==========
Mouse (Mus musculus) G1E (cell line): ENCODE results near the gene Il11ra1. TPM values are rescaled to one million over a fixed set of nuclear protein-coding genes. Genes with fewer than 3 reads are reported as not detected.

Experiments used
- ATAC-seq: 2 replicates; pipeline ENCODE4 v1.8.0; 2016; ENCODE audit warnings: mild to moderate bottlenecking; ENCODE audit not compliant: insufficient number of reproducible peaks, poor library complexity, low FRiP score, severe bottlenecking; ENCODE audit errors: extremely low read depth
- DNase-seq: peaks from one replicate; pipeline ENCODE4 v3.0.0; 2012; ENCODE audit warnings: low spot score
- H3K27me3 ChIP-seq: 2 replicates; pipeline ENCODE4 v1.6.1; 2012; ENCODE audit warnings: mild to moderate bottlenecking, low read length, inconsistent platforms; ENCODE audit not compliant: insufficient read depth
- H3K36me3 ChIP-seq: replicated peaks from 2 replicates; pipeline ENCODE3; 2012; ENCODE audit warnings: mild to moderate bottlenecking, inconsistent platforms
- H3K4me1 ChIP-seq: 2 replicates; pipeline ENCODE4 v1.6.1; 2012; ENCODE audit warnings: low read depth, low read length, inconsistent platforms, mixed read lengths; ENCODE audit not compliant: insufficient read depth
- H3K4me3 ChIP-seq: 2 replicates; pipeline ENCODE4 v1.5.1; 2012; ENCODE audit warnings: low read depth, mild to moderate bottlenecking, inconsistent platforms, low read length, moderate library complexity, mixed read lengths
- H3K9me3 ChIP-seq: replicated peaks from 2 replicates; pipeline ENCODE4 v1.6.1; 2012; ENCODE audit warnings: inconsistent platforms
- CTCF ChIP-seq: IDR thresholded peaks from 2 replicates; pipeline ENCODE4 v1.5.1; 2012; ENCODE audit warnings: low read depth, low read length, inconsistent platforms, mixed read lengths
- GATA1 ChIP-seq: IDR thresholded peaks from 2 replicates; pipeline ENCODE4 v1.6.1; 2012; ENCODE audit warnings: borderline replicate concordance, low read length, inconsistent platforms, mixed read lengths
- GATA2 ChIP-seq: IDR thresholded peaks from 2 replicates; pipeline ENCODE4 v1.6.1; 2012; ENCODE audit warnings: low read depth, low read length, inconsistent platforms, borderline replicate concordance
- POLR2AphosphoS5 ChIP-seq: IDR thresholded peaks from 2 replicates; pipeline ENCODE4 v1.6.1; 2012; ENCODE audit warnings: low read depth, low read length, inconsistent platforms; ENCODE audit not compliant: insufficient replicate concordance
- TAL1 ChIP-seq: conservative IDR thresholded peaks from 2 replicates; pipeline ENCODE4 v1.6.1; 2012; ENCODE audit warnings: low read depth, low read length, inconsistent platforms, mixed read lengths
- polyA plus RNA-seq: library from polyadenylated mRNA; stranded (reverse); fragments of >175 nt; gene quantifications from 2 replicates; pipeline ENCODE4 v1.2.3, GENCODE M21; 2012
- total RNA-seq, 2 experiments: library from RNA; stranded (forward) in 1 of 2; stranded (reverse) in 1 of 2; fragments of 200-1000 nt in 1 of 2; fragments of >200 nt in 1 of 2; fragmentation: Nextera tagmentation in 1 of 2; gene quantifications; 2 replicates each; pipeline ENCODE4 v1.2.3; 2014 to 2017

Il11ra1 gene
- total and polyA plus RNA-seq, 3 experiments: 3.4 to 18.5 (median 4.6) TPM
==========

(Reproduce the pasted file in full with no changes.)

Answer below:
Mouse (Mus musculus) G1E (cell line): ENCODE results near the gene Il11ra1. TPM values are rescaled to one million over a fixed set of nuclear protein-coding genes. Genes with fewer than 3 reads are reported as not detected.

Experiments used
- ATAC-seq: 2 replicates; pipeline ENCODE4 v1.8.0; 2016; ENCODE audit warnings: mild to moderate bottlenecking; ENCODE audit not compliant: insufficient number of reproducible peaks, poor library complexity, low FRiP score, severe bottlenecking; ENCODE audit errors: extremely low read depth
- DNase-seq: peaks from one replicate; pipeline ENCODE4 v3.0.0; 2012; ENCODE audit warnings: low spot score
- H3K27me3 ChIP-seq: 2 replicates; pipeline ENCODE4 v1.6.1; 2012; ENCODE audit warnings: mild to moderate bottlenecking, low read length, inconsistent platforms; ENCODE audit not compliant: insufficient read depth
- H3K36me3 ChIP-seq: replicated peaks from 2 replicates; pipeline ENCODE3; 2012; ENCODE audit warnings: mild to moderate bottlenecking, inconsistent platforms
- H3K4me1 ChIP-seq: 2 replicates; pipeline ENCODE4 v1.6.1; 2012; ENCODE audit warnings: low read depth, low read length, inconsistent platforms, mixed read lengths; ENCODE audit not compliant: insufficient read depth
- H3K4me3 ChIP-seq: 2 replicates; pipeline ENCODE4 v1.5.1; 2012; ENCODE audit warnings: low read depth, mild to moderate bottlenecking, inconsistent platforms, low read length, moderate library complexity, mixed read lengths
- H3K9me3 ChIP-seq: replicated peaks from 2 replicates; pipeline ENCODE4 v1.6.1; 2012; ENCODE audit warnings: inconsistent platforms
- CTCF ChIP-seq: IDR thresholded peaks from 2 replicates; pipeline ENCODE4 v1.5.1; 2012; ENCODE audit warnings: low read depth, low read length, inconsistent platforms, mixed read lengths
- GATA1 ChIP-seq: IDR thresholded peaks from 2 replicates; pipeline ENCODE4 v1.6.1; 2012; ENCODE audit warnings: borderline replicate concordance, low read length, inconsistent platforms, mixed read lengths
- GATA2 ChIP-seq: IDR thresholded peaks from 2 replicates; pipeline ENCODE4 v1.6.1; 2012; ENCODE audit warnings: low read depth, low read length, inconsistent platforms, borderline replicate concordance
- POLR2AphosphoS5 ChIP-seq: IDR thresholded peaks from 2 replicates; pipeline ENCODE4 v1.6.1; 2012; ENCODE audit warnings: low read depth, low read length, inconsistent platforms; ENCODE audit not compliant: insufficient replicate concordance
- TAL1 ChIP-seq: conservative IDR thresholded peaks from 2 replicates; pipeline ENCODE4 v1.6.1; 2012; ENCODE audit warnings: low read depth, low read length, inconsistent platforms, mixed read lengths
- polyA plus RNA-seq: library from polyadenylated mRNA; stranded (reverse); fragments of >175 nt; gene quantifications from 2 replicates; pipeline ENCODE4 v1.2.3, GENCODE M21; 2012
- total RNA-seq, 2 experiments: library from RNA; stranded (forward) in 1 of 2; stranded (reverse) in 1 of 2; fragments of 200-1000 nt in 1 of 2; fragments of >200 nt in 1 of 2; fragmentation: Nextera tagmentation in 1 of 2; gene quantifications; 2 replicates each; pipeline ENCODE4 v1.2.3; 2014 to 2017

Il11ra1 gene
- total and polyA plus RNA-seq, 3 experiments: 3.4 to 18.5 (median 4.6) TPM